The game's interface was kept separate from the development of the engine, and instead structured in a client–server fashion, with the interface as the client. This was performed in this manner to avoid the complexities of having the user interface to be aware of the complexities of each card, as well as to provide potential reuse of the interface engine.[2] The interface is a "dumb client" that only observes the state of the engine, and is only aware of where cards are on the table and their state, but is not aware of how the cards arrived in their current position. According to the developers, this allows the interface to be "robust and future-proof" for potential expansions.[2]

The game's artificial intelligence (AI) is based on creating a multistep "lookahead" decision tree from the current state of the board, evaluating possible known moves by its opponents, scoring the current and resulting situations both positively and negatively, and then selecting the option with the highest score. The artificial intelligence utilizes threading to run the main intelligence algorithm alongside three "sub-contractors" that evaluate the possible future states and report back to the main algorithm. Each of these instances of the AI uses a special engine that both implements the rules of Magic, while also providing "undo" actions so that they may explore up and down the decision tree. The game's intelligence algorithm runs on a separate CPU core than the main game to avoid creating framerate issues with its display while the player is considering their actions.[4] When the player makes an action, the AI threads are interrupted and brought to the same state as the game, then continue processing, in some cases, reusing existing branches on the decision tree that match with the player's selection.[4] The AI itself does not employ any strategy in terms of strong card combinations, but instead, when such combinations improve the computer's situation, the chances of playing these combinations will "ripple" back through the decision tree. In this manner, the computer AI will play one card of such a combination should it be the best choice at that time, and follow up with the second card of the combination should that option still remain the best after any other player actions.[4]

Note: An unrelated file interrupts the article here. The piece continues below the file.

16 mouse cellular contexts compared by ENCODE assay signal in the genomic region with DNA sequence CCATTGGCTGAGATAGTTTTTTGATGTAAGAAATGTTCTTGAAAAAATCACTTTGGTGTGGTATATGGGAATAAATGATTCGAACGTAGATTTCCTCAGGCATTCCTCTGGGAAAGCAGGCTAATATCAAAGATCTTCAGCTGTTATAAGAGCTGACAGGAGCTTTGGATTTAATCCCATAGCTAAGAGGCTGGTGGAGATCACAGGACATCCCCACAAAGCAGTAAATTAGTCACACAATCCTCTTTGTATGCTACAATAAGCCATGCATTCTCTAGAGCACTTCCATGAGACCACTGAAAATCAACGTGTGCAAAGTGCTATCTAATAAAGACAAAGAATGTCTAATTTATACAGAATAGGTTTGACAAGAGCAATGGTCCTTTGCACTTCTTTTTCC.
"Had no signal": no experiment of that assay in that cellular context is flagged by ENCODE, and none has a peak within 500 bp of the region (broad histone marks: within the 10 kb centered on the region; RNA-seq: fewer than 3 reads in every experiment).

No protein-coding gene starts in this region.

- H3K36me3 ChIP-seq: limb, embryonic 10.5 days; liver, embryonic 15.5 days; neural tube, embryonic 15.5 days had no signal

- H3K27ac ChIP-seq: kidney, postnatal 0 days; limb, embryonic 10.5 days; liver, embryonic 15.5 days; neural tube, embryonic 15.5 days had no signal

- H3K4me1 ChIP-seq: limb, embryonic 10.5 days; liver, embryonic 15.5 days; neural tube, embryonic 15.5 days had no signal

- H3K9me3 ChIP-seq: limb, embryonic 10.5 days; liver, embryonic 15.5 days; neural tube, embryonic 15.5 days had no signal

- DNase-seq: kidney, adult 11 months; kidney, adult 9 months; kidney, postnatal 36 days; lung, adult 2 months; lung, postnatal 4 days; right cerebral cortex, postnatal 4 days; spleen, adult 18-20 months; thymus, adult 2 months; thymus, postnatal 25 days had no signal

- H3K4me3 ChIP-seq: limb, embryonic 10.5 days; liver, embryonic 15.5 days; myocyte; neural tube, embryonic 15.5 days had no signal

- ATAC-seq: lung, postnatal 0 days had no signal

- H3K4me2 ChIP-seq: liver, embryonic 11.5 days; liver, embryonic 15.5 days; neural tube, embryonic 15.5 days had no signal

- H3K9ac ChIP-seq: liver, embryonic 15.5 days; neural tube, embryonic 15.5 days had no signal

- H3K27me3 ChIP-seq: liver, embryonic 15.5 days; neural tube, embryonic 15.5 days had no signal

In order to simplify the task of forward evaluation, the lookahead algorithm was optimized in several ways, considering "the idea that the AI needs to be excellent 99% of the time, even if it's at the cost of being sub-optimal that other 1%".[4] The computer will not consider actions that are considered "pointless", such as healing an opponent, though as noted, there are combination of cards where such actions are useful in the normal card game; as this was found to be a useful feature, the game also implements a similar check on player actions, though the player may disable this feature. The computer also skips any further calculations while it has control of the top action on the stack. The algorithm only looks about three moves (or six total actions) ahead to avoid considering too many deep options. In order to respond quickly, certain actions, such as attack and blocking resolution, are permuted and evaluated (a considerably fast process), and then are sorted in order; the computer then proceeds the lookahead from each option, in order, with the likelihood that if the computer should run out of time, one of the high scoring options will produce the best possible result.[4]